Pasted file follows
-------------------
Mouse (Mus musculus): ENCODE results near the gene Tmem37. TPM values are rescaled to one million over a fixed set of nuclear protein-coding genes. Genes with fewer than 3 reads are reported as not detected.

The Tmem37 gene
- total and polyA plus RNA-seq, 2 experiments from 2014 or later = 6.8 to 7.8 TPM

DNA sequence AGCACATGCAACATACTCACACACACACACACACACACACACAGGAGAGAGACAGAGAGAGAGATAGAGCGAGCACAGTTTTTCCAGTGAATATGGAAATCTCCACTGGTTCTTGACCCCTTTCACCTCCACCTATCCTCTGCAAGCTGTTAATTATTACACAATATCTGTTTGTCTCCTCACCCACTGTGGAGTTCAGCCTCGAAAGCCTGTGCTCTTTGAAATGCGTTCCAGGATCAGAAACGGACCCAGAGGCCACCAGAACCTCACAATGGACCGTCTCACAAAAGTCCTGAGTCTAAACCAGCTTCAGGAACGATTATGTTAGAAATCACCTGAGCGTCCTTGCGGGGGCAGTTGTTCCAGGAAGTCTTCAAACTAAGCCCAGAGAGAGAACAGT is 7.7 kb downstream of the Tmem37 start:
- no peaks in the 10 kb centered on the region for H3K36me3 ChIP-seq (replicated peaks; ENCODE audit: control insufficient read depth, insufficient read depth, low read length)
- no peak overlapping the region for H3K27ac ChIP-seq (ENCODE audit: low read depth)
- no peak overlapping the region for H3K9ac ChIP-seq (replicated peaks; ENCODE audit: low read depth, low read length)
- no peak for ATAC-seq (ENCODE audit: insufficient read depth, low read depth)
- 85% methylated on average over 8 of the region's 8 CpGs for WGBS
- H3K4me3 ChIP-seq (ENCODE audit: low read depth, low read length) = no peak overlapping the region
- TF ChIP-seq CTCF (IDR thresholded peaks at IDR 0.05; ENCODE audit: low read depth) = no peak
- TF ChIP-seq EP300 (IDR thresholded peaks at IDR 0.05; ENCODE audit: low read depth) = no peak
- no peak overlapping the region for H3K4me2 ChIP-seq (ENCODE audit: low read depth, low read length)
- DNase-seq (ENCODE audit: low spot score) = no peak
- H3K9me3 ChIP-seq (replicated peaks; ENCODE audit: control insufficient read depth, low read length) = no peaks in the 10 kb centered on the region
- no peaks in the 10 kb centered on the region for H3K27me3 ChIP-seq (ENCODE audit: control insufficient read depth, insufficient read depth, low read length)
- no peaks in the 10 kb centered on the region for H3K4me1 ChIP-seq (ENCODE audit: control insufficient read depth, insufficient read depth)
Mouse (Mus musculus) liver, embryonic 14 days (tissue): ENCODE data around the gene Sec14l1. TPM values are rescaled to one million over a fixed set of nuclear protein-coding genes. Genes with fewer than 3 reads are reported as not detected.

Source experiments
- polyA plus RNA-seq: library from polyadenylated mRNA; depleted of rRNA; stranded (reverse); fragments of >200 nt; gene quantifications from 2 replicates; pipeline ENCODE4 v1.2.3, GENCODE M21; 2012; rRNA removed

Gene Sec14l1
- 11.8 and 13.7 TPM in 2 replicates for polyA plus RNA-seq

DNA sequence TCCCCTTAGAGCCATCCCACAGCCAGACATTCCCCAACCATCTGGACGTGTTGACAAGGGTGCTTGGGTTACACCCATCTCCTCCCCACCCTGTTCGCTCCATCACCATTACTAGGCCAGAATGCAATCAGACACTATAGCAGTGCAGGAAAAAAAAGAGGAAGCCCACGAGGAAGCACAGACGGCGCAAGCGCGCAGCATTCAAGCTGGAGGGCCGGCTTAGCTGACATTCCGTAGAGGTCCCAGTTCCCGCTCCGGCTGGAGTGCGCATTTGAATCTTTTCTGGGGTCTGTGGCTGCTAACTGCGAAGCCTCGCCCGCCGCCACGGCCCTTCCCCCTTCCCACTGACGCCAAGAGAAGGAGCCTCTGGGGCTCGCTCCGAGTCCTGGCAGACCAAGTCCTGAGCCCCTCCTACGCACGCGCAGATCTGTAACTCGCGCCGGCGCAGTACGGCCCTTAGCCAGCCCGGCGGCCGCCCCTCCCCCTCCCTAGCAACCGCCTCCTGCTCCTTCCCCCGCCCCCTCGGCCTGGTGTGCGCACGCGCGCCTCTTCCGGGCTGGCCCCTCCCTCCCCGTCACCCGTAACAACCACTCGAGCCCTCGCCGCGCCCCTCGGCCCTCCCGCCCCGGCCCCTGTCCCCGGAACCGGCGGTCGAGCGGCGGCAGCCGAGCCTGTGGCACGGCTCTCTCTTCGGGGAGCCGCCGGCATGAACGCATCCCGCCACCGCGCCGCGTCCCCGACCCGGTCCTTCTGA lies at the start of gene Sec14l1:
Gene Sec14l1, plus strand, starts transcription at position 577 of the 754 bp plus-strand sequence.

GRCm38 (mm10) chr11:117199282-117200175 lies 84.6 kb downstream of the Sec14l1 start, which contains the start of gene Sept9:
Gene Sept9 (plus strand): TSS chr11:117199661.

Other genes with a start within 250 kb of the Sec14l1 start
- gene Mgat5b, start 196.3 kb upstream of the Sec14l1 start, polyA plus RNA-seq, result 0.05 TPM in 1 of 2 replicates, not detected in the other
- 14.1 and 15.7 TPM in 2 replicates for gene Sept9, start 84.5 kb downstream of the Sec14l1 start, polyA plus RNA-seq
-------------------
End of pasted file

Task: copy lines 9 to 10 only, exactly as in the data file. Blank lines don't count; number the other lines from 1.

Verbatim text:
- 85% methylated on average over 8 of the region's 8 CpGs for WGBS
- H3K4me3 ChIP-seq (ENCODE audit: low read depth, low read length) = no peak overlapping the region